School districts are vulnerable targets for a variety of reasons, including a preference to use funding for purposes other than cybersecurity and the need for online systems to provide public access. For 2021, cybersecurity company Emsisoft, which tracks cyberattacks in education and other sectors, counted 88 educational institutions affected by ransomware: 62 school districts and 26 colleges and universities.
A notable local attack targeted the Newhall school system in 2020. In May, Chicago’s public school system announced that a massive data breach had exposed four years of recordings of nearly 500,000 students and nearly 60,000 staff.
A recent cyberattack targeted a company, Illuminate Education, whose clients include LA Unified, and whose services reach “more than 17 million students” in 5,200 schools and school districts, according to its website.
LA officials said Monday there was no apparent link between the ransomware attack and the Illuminate breach.
What makes LAUSD an “attractive target” is the number of people affected when district systems become unavailable, said Clifford Neuman, director of the USC Center for Computer Systems Security. “This may make the affected organization more willing to pay a ransom to restore their systems and encourage criminals to demand larger payments.”
The hackers can demand ransoms to restore systems and prevent private data from being released publicly, as happened at the Clark County School District in Nevada.
Cybersecurity expert Brett Callow said it’s “quite possible” that quick action by LA Unified helped tremendously.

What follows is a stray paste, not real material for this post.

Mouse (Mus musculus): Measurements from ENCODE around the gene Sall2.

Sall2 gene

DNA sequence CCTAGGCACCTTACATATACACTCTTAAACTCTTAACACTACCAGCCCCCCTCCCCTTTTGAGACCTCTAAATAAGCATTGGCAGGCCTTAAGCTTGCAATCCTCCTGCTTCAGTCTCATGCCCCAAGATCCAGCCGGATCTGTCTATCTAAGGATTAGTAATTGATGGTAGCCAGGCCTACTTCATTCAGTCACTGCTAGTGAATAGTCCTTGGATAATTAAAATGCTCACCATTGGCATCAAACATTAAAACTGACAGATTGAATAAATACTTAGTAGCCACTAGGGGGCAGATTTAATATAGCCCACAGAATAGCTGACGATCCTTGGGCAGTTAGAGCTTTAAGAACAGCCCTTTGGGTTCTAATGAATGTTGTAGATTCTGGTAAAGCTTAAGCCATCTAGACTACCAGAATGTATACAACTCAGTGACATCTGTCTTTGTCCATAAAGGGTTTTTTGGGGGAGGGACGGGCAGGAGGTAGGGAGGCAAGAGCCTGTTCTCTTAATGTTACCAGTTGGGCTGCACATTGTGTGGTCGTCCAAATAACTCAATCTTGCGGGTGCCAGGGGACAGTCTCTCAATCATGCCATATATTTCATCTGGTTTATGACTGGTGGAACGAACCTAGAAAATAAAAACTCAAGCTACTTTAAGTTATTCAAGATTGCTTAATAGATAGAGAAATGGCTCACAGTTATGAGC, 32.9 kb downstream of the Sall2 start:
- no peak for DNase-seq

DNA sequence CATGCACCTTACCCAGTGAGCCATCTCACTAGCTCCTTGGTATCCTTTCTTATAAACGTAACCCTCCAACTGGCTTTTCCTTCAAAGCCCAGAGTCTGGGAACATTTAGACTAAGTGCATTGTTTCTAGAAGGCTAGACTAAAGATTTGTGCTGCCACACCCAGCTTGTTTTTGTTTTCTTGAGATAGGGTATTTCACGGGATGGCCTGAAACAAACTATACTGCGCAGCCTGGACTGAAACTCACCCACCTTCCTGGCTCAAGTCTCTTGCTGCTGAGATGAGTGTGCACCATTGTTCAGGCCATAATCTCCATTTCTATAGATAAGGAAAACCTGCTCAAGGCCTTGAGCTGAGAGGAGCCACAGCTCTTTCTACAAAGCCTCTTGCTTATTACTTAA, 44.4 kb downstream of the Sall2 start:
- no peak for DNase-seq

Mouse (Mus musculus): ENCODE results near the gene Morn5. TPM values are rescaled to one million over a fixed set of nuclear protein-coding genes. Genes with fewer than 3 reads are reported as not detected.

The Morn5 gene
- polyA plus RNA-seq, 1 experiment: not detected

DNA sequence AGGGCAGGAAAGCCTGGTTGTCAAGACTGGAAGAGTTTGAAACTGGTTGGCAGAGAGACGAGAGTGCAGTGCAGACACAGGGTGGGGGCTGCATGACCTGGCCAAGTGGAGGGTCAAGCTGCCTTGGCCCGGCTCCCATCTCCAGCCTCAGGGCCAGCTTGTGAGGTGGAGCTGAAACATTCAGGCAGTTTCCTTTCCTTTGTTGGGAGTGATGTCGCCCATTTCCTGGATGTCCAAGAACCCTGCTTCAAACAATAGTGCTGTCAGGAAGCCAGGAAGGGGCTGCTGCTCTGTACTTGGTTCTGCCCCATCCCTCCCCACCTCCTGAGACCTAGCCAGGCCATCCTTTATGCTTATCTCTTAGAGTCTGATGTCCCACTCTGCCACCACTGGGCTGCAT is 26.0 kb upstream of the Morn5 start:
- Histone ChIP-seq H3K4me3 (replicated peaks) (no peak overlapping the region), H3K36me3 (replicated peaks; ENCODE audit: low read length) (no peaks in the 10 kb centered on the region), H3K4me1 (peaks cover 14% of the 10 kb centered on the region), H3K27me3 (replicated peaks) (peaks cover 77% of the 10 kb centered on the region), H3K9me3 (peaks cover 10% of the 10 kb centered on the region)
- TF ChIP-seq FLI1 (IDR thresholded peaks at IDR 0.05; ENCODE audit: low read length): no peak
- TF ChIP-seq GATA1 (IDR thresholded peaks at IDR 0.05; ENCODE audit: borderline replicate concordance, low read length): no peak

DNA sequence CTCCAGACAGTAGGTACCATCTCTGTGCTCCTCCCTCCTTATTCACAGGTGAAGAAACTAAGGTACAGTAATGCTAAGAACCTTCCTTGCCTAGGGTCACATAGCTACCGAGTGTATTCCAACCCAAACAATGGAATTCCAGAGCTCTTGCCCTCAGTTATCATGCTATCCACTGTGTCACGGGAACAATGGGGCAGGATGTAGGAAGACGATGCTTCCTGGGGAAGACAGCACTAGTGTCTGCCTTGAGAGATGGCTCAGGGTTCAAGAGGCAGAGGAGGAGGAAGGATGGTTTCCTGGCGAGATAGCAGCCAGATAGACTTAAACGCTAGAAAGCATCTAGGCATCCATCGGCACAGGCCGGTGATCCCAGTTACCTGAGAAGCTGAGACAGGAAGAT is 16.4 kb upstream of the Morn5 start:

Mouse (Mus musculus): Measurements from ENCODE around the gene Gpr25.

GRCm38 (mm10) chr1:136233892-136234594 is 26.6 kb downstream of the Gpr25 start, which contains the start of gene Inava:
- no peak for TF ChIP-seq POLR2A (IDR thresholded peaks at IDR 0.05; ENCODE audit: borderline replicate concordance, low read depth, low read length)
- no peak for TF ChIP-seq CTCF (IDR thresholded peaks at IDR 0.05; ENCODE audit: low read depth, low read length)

“Organizations sometimes realize they have a problem when systems start being encrypted,” said Callow, threat analyst at Emsisoft.
“However, encryption is usually the final step in an attack,” he added. In other words, by the time the district stepped in to prevent an operational collapse, a vast amount of data could already have been stolen.
Late Sunday night, officials determined that key systems were usable and Carvalho decided to open the schools on Tuesday as planned.
“No. 1 is a pretty normal school day, and that was our intention,” Carvalho told reporters at the Roybal Learning Center.
But there were problems, especially early in the day.
“Some teachers find they can change their LAUSD password and then log in, but the password page is unreachable,” said one teacher.
“I’m not able to do my job, which is making sure students attend school,” said an attendance consultant. “We have attendance papers that we will be collecting but I would normally call home or make house calls to find out the whereabouts of the students. Unfortunately, since I do not have access to their information, I cannot find out where these students are.”